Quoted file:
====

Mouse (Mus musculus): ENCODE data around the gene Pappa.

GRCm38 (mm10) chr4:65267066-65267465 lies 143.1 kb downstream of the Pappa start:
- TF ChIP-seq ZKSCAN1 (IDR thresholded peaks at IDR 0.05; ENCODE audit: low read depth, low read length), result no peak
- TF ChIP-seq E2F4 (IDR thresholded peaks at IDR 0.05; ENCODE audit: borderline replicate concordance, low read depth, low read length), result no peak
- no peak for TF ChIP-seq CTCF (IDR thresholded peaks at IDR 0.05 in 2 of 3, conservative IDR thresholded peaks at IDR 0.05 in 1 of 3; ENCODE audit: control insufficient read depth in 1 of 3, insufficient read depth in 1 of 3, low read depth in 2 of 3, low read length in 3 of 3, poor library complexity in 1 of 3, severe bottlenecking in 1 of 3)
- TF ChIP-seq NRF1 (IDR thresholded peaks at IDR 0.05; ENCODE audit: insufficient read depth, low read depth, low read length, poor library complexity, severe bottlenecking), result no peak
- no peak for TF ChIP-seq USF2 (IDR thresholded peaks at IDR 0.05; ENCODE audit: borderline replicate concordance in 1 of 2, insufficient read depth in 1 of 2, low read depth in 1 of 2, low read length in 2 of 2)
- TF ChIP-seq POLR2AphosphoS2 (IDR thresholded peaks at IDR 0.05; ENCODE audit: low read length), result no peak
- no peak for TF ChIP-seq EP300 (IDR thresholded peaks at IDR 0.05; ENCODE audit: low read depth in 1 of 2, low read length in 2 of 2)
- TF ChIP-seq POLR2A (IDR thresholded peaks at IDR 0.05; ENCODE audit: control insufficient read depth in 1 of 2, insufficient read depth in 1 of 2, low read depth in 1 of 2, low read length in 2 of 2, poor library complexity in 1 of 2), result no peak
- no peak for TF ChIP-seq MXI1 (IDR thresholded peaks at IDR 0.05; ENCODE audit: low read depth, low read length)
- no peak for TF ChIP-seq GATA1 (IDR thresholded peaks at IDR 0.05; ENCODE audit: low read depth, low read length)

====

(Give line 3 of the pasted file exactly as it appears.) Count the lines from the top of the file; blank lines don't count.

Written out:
- TF ChIP-seq ZKSCAN1 (IDR thresholded peaks at IDR 0.05; ENCODE audit: low read depth, low read length), result no peak